Mutualism or cooperation between and among species is ubiquitous in nature. The most well-known examples of mutualism are Müllerian mimicry and division of labour. In Müllerian mimicry, unpalatable species have evolved the similar appearances and they are less likely to be predated upon because the predators effectively learn that these species are noxious. In division of labour, each species specializes in a special task, such as producing different nutrients.
Conflict can arise in mutualism regarding the roles of each species. In Müllerian mimicry, it could be more advantageous to be a model species than a mimic because the life cycles, the habitats, and the body plans of model species are innate. In devision of labour, conflict can arise regarding species tasks; when producing nutrient, one type of nutrient might have a greater cost for the organism than another type of nutrient.
The effect of evolutionary rates on mutualistic symbioses with a degree of conflict has been conceptualized using the snowdrift game. Bergstrom and Lachmann (2003)  have found that in a model of the mutualistic symbiosis between two species, the slower evolution can be favoured. This effect was named Red King effect, which is converse to Red Queen effect, where the faster evolution is favoured mainly in, but not restricted in, antagonistic symbioses.
Mutualism, however, can involve more than two species. In the context of the mimicry, such phenomenon is known as the Müllerian mimicry ring. Mutual symbioses with devision of labour are not always limited in one-to-one relationship. For example, green algae can display mutualism with several phylogenetically broad fungal species.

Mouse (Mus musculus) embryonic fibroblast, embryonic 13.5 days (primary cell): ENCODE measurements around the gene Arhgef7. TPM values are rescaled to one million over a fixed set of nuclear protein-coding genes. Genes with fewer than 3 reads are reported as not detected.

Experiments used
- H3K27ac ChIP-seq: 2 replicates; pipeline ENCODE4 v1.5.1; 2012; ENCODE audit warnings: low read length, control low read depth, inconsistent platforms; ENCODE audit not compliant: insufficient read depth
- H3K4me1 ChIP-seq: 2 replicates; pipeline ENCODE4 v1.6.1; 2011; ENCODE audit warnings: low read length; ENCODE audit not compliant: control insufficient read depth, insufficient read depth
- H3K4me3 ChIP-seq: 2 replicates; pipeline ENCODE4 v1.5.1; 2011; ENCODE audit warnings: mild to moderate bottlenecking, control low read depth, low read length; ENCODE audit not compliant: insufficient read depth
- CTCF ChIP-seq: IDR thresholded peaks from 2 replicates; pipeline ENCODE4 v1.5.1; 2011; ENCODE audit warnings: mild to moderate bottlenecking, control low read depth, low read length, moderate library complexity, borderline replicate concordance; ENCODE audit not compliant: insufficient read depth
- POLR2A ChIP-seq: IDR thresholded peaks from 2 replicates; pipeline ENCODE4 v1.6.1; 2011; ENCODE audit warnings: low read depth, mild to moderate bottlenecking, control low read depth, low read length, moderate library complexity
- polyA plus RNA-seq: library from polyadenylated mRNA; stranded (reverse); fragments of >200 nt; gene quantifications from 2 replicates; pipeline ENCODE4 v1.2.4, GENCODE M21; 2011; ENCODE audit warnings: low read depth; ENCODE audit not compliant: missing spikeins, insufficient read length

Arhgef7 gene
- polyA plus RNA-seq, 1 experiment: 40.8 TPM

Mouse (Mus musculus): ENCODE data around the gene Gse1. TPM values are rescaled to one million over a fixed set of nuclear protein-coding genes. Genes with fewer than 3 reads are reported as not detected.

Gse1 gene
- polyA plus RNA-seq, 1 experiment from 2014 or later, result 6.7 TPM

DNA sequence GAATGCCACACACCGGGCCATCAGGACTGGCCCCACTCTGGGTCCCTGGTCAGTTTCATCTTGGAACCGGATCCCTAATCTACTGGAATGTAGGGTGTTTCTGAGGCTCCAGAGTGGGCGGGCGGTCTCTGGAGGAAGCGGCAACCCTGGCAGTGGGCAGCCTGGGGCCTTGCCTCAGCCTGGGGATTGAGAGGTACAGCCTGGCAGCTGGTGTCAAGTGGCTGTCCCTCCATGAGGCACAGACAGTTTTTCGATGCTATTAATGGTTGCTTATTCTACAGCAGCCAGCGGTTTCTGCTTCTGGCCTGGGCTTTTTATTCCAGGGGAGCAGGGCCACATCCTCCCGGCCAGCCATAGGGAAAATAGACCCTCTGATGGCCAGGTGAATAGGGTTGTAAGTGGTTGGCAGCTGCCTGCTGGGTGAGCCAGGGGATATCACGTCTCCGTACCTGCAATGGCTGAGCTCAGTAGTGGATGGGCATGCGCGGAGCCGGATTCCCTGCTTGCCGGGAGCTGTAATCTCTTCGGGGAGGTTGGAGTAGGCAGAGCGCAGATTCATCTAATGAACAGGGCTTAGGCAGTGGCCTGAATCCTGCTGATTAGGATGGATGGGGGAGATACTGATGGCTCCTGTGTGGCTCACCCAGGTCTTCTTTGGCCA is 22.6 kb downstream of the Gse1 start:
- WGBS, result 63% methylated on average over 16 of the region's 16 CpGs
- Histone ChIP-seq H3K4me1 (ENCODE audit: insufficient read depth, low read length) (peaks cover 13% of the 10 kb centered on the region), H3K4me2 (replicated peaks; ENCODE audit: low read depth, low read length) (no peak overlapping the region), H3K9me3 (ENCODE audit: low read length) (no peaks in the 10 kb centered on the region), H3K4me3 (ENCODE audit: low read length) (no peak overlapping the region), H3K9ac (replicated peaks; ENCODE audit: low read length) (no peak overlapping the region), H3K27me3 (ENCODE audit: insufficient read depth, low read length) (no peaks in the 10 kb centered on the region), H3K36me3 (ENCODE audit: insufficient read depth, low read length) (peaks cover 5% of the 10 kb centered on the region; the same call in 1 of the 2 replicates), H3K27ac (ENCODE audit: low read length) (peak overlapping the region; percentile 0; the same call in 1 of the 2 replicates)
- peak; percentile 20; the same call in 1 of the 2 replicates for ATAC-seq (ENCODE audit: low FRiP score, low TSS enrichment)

In this study, the original model in Bergstrom and Lachmann (2003) was expanded by generalizing the number of species $ M $ ($ M \ge 2 $) in a community. In this model, Red Queen effect can shift to Red King effect and vice versa over time. For example, when $M=3$, Red Queen effect can remain until one species (in many cases, the fastest-evolving species) fixes its strategy, after which Red King effect comes into play and the slowest-evolving species is favoured. As a result, the fastest- and slowest-evolving species exploit the remaining species.
This result suggests the complexity of the effect of evolutionary rates on mutualistic coevolution. Even when differences in evolutionary rates of two species are determined, predicting which species is more likely to exploit the other is challenging, because a third species with which both species mutually interact could also have an evolutionary effect on the other two species.
 Bergstrom, C. T., and Lachmann, M. (2003). The Red King effect: When the slowest runner wins the coevolutionary race. PNAS, 100, 2, 593-598.